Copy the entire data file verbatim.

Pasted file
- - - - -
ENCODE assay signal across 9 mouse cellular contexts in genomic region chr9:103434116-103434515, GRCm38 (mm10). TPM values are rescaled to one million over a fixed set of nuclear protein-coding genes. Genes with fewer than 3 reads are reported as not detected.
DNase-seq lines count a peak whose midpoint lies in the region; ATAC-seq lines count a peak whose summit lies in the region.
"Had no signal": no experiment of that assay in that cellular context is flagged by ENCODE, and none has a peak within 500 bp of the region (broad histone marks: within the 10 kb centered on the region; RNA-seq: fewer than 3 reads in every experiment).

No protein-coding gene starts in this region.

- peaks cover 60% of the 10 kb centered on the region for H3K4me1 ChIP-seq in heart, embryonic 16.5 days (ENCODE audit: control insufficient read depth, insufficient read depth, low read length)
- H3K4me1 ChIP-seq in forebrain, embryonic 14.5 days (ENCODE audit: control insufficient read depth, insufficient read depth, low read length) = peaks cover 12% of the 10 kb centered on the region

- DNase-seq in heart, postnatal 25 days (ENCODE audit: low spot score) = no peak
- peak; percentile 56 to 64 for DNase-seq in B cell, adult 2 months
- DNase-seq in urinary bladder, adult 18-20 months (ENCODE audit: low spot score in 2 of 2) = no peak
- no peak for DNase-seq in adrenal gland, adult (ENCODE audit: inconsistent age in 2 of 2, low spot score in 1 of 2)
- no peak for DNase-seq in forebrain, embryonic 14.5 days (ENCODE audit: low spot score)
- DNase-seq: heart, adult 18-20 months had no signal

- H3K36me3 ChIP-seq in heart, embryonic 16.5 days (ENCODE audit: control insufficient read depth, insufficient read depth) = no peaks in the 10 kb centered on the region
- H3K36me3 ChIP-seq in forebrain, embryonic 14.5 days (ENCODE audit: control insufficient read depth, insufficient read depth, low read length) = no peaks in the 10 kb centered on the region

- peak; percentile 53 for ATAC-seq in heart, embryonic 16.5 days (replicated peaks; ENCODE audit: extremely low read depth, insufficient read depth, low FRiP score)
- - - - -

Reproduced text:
ENCODE assay signal across 9 mouse cellular contexts in genomic region chr9:103434116-103434515, GRCm38 (mm10). TPM values are rescaled to one million over a fixed set of nuclear protein-coding genes. Genes with fewer than 3 reads are reported as not detected.
DNase-seq lines count a peak whose midpoint lies in the region; ATAC-seq lines count a peak whose summit lies in the region.
"Had no signal": no experiment of that assay in that cellular context is flagged by ENCODE, and none has a peak within 500 bp of the region (broad histone marks: within the 10 kb centered on the region; RNA-seq: fewer than 3 reads in every experiment).

No protein-coding gene starts in this region.

- peaks cover 60% of the 10 kb centered on the region for H3K4me1 ChIP-seq in heart, embryonic 16.5 days (ENCODE audit: control insufficient read depth, insufficient read depth, low read length)
- H3K4me1 ChIP-seq in forebrain, embryonic 14.5 days (ENCODE audit: control insufficient read depth, insufficient read depth, low read length) = peaks cover 12% of the 10 kb centered on the region

- DNase-seq in heart, postnatal 25 days (ENCODE audit: low spot score) = no peak
- peak; percentile 56 to 64 for DNase-seq in B cell, adult 2 months
- DNase-seq in urinary bladder, adult 18-20 months (ENCODE audit: low spot score in 2 of 2) = no peak
- no peak for DNase-seq in adrenal gland, adult (ENCODE audit: inconsistent age in 2 of 2, low spot score in 1 of 2)
- no peak for DNase-seq in forebrain, embryonic 14.5 days (ENCODE audit: low spot score)
- DNase-seq: heart, adult 18-20 months had no signal

- H3K36me3 ChIP-seq in heart, embryonic 16.5 days (ENCODE audit: control insufficient read depth, insufficient read depth) = no peaks in the 10 kb centered on the region
- H3K36me3 ChIP-seq in forebrain, embryonic 14.5 days (ENCODE audit: control insufficient read depth, insufficient read depth, low read length) = no peaks in the 10 kb centered on the region

- peak; percentile 53 for ATAC-seq in heart, embryonic 16.5 days (replicated peaks; ENCODE audit: extremely low read depth, insufficient read depth, low FRiP score)